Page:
The crown jewel of Providence is McKim, Mead & White’s white-marble monument, eminently located slightly below the crest of Smith Hill. Designed exactly at the same time as the architectural firm’s contributions (1891-93) to the World’s Columbian Exposition in Chicago, this is the first permanent expression of the thorough-going classicism that infused the vision for that fair and captivated taste across the whole spectrum of the western world. In that broad context, it was perhaps the most severe and restrained public building erected since the 1850s surpassing the firm’s Boston Public Library nearing completion as this was designed.
Even more important here is the building’s subtle swagger. Rhode Island was per capita the wealthiest state in the country when this was built, and this building proclaims that status in the passive-aggressive way monopolized by the White-Anglo-Saxon-Protestant culture that both commissioned and designed it. But what a fine building it is! The format, of course, had been established in 1791 by William Thornton’s United States Capitol and had been across the country: a central rotunda under the dome, one wing (here, the west) for the House of Representatives, the other wing (east) for the Senate.
The exterior vacillates between the horizontality, most noticeable in the east and west wings, of Italian Renaissance buildings increasingly influential in the architecture of the 1890s, and the emphatic Victorian verticality of the central section, which seems almost squeezed between the wings, especially as it extrudes beyond the wall plane to the north and south. The marble dome, the fourth largest structural-stone dome in the world, recalls both Michelangelo’s dome at St peter’s in Rome and Sir Christopher Wren’s at St Paul’s in London but goes them one better because of its siting. Visible literally for miles, the dome captures the brilliant colors of sunset’s fading light, and its evening illumination provides a lucent centerpiece to the city.
The inside, beautifully preserved in its original condition, is a marvelous spatial experience. The vestibules on both north and south are trapezoidal in the plan, wider at the entrance. They literally funnel the visitor towards the central rotunda, the location of the principal staircase linking the entrance level with public rooms on the second level. Most capitol rotundas are open spaces, but this is the architects’ reinterpretation of Mangin & McComb’s New York City Hall of 1810, not far from their offices in lower Manhattan. The axial change halfway between the first and second floors allows the visitor to experience and understand the organization of those spaces, for from this landing both legislative chambers are visible as well as the Governor’s Reception Room on the south and the State Library to the north. The House chamber to the west is appropriately the larger of the two, and the arcadian Baumgarten tapestries on the north and south colonnaded walls visually open a space deep within the building.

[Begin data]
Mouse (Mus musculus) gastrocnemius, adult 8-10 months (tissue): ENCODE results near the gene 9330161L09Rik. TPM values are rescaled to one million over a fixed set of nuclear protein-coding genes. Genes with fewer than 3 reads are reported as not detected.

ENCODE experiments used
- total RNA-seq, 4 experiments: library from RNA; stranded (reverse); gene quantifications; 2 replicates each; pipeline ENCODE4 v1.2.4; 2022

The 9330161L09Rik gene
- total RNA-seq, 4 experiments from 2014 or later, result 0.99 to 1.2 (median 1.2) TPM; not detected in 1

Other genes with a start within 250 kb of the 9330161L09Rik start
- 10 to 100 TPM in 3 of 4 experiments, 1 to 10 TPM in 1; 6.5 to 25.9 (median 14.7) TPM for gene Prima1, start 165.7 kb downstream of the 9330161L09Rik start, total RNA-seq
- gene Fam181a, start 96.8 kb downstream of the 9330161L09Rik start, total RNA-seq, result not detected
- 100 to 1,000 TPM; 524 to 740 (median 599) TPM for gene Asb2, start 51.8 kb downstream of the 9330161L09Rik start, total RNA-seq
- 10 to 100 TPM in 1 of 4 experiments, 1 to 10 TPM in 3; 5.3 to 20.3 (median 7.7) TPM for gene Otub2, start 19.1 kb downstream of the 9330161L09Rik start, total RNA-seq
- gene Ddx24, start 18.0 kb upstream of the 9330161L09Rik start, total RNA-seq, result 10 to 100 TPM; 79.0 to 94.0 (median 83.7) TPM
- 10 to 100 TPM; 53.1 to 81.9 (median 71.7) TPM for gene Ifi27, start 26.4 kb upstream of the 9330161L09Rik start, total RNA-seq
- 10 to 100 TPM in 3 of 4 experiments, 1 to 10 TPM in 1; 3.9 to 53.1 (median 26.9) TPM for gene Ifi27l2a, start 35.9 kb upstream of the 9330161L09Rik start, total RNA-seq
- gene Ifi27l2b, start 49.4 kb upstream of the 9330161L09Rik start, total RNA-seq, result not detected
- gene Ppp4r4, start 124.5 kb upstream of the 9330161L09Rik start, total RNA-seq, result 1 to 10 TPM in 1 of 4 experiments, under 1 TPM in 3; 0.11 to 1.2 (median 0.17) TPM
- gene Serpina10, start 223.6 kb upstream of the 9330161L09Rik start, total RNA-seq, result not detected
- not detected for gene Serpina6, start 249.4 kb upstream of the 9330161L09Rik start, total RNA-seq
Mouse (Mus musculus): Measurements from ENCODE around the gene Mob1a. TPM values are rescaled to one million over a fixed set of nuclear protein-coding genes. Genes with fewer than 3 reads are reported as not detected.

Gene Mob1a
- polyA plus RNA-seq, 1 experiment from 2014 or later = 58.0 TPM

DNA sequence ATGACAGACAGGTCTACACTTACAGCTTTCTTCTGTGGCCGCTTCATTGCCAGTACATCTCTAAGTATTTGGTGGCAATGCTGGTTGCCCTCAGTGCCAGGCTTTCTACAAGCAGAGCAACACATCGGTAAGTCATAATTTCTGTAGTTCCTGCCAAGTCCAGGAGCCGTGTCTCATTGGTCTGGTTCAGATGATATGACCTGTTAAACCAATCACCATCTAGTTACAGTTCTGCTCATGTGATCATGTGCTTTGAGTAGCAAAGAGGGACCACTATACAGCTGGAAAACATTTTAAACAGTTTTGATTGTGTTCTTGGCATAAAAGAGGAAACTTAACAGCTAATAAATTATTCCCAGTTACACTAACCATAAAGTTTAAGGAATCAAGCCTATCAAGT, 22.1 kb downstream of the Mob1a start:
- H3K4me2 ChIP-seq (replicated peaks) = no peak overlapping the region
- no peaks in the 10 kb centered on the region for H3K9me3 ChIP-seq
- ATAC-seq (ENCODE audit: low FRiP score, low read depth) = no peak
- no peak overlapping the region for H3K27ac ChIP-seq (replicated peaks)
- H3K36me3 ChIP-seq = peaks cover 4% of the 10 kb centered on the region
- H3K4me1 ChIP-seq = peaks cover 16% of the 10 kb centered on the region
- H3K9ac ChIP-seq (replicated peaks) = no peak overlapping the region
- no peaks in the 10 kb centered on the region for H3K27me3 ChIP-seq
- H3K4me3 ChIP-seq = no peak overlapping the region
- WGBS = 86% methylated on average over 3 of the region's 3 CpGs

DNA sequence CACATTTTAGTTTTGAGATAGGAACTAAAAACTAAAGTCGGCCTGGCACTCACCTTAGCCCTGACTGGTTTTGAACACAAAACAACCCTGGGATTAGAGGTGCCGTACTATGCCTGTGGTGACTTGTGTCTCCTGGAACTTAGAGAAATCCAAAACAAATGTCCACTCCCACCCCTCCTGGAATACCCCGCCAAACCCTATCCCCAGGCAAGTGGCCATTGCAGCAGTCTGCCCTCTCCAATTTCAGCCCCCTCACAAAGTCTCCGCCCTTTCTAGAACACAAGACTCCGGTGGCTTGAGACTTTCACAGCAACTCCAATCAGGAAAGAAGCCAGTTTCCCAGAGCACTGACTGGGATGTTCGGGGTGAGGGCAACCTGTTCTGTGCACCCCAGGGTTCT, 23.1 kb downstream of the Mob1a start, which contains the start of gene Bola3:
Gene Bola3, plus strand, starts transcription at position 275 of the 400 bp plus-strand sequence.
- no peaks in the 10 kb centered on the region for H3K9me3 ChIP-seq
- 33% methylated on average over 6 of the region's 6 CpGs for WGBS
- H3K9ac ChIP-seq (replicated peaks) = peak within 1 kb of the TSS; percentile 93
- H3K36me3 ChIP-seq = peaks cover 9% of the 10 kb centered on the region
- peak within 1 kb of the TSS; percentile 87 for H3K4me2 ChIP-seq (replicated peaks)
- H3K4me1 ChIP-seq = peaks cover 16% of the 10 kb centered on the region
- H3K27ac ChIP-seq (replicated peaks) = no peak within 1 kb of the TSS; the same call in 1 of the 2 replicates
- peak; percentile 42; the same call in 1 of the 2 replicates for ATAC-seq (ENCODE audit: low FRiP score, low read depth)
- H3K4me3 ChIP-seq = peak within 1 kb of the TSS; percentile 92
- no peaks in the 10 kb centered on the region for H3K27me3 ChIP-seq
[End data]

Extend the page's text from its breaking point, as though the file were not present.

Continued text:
The library with dark woodwork and coved ceiling embellished with gilded Renaissance book-publishers’ monograms, is very much in the mode of the interiors of the many Manhattan men’s clubs designed by the firm. The Senate, semicircular in plan, is more intimate, as befits an upper chamber. The Governor’s Reception Room was designed to accommodate the Gilbert Stuart portrait of George Washington, commissioned in by the state in 1800, over the fireplace on the west wall; the room evokes the gaiety of the firm’s Newport summer cottages, as reflected in McKim’s 1900 comment that it seemed too pink and too “ballroomish.” The hallways on all floors are lined with a portrait collection of governors and legislators, worthy of examination by anyone interested in American portraiture. Since the early 1990s, a private organization, the State House Restoration Society, has been an effective advocate and fundraising organization for this much loved landmark. In sum, this building is in many ways the culmination of the wealth generated in the many commercial buildings represented in this tour and the industrial buildings in the following one.
– 2003 Guide to Providence Architecture